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April 19, 2014 / 19 Nisan, 5774
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Posts Tagged ‘Chief Rabbis’

Chief Rabbis & Politics

Monday, August 5th, 2013

I have never been a fan of chief rabbis. Anyone appointed by committees, politicians, or bureaucrats is suspect in my eyes. Perhaps my antipathy is rooted in the days when both Napoleon and the czar appointed state chief rabbis whom they approved of because they were likely to support their agendas. I can say with confidence that, in general, the greatest rabbis, whether intellectually or spiritually, have never been interested in public appointments.

I don’t mean to say that all chief rabbis have been duds. Israel’s Chief Rabbis Abraham Isaac Kook, Isaac Herzog, and Uziel were great men by any criteria. Chief Rabbi Goren was a dynamic overachiever and a fearless innovator. Some, like Ovadiah Yosef, have been great scholars but poor spokesmen. But there have been too many others who were undiplomatic, corrupt, or ineffective. The reason can simply be put down to politics. When appointments are made by groups of political appointees (or self-appointed grandees) they invariably make the wrong decisions. Neither is public acclaim a reliable test of the best person for the job. Those who seek or need public recognition are rarely willing or able to take the tough and controversial stands that are the mark of genuine leadership.

Israel recently appointed two chief rabbis, both the sons of previous chief rabbis. I do not know either of them. But remarks I have seen attributed to them leave me deeply depressed that they will reflect a xenophobic, narrow perspective and shrink from trying to humanize the rabbinate. The political maneuvering, the arm twisting, the deals behind closed doors all point to a corrupt system. And once gain the innovative, the exciting have lost out. If a good man ever emerges it is despite the system not because of it. Nepotism is a poor way of producing great leaders. Yet throughout Jewish religious institutions nepotism is the norm rather than the exception. Yeshivot nowadays are often big family businesses (as indeed are most Chasidic dynasties).

Israel has two chief rabbis, one Ashkenazi and the other Sefardi. This in itself is evidence of how flawed the system is, that in a small religion such as ours religious leadership cannot work together. In addition, in Israel, there is a huge disconnect between the religious leadership and the common person, between the state rabbinate and the Charedi world, which has its own authorities. Indeed the Charedi world always rubbished and abused the state rabbinate until, in the desperate search for jobs for the boys and power, it began to infiltrate and then take much of it over. Once again it has ensured that its candidates have got the jobs.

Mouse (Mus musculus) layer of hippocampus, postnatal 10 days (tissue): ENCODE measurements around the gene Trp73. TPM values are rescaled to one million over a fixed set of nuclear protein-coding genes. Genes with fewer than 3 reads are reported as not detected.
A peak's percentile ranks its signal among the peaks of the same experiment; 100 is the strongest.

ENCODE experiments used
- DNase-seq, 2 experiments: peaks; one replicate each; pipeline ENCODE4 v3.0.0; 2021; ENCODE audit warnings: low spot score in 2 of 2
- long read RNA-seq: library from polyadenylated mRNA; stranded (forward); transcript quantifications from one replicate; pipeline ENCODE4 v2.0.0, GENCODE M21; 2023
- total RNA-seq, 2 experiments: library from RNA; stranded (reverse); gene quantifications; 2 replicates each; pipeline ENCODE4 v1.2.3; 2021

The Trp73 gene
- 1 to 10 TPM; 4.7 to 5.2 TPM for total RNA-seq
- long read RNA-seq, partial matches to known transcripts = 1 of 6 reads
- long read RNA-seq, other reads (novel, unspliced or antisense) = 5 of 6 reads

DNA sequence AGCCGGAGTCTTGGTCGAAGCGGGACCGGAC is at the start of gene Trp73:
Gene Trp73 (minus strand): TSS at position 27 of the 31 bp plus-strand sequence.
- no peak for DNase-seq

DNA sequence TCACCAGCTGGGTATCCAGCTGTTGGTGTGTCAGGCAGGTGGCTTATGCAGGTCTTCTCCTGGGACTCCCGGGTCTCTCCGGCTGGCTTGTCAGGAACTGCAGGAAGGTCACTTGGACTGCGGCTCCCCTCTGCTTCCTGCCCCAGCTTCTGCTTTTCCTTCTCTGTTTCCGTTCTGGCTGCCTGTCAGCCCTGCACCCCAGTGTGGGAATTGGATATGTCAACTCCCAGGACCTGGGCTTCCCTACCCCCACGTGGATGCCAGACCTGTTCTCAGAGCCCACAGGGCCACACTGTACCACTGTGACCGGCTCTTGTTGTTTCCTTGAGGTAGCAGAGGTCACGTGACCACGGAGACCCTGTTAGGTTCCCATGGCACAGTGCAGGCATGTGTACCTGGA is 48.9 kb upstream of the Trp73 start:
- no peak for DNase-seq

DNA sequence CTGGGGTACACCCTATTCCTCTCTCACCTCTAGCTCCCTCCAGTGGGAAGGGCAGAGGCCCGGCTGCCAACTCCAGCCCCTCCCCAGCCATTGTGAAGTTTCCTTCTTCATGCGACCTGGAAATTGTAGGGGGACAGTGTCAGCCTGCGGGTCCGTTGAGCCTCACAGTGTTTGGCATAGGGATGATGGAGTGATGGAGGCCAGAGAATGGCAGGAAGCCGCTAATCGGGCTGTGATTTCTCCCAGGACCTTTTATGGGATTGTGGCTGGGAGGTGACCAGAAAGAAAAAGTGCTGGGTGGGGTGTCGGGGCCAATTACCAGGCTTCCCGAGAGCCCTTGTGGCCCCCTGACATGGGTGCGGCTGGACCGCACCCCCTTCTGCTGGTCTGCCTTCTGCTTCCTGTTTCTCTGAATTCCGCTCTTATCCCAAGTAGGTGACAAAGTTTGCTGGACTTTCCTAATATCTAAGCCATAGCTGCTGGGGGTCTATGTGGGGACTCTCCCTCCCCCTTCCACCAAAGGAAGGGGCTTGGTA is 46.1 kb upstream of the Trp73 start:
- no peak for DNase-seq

One of the first words in Ivrit I learnt was “protektsia” (yes, I know it comes from Russian). “Vitamin P” meant you could not get anywhere in Israeli life, from top to bottom, religious or secular, without knowing someone or having someone pull strings in your behalf. So it was and so it largely remains. When this disease infects religion, it loses its moral authority.

But surely, you will say, Judaism requires one to respect one’s religious leaders. In theory this is so. The Torah commands respect for princes and scholars. Our liturgy is full of references to their importance. But there are two very distinct types of leadership in our tradition. The prophet and the judge emerged through merit. That’s probably why there were women judges and prophets. Rabbis as a rule were the result of meritocracy (the rabbinic dynasties that began with Hillel wanted to have their cake and eat it). On the other hand, the priesthood and the monarchy were both hereditary, and both failed. Most of the Jewish kings were idolatrous, evil men, and most priests showed more interest in money and power than Divine service.

Moshe typified the meritocracy. This was why he always defended himself by referring to his spotless record. It is true we say that in each generation we must accept the leader, Jephtah in his generation as the equivalent of Samuel in his. But I believe that has another meaning, of the need to accept the best we can get.

“Pray for the welfare of the ruling powers because otherwise humans would swallow each other up,” says the Mishna. That very Hobbesian idea underpins our modern secular states. But as Locke argued, if the king failed to do his job, you could and should get rid of him. This is why we pray for the State wherever we live, even as we may try our best to vote out whoever the current prime minister is. We in the West have recently experienced the irrational hysteria over a royal baby. I have no interest in ordinary people being elevated to positions of power or even symbolic authority simply on the basis of birth. There are enough inequalities in life of rank and wealth. I like the fact that we can vote people out of office as much as in. If I choose to respect someone, it is on the basis of the respect he or she earns, not the position they have been given. The diploma should be greater than the diaper.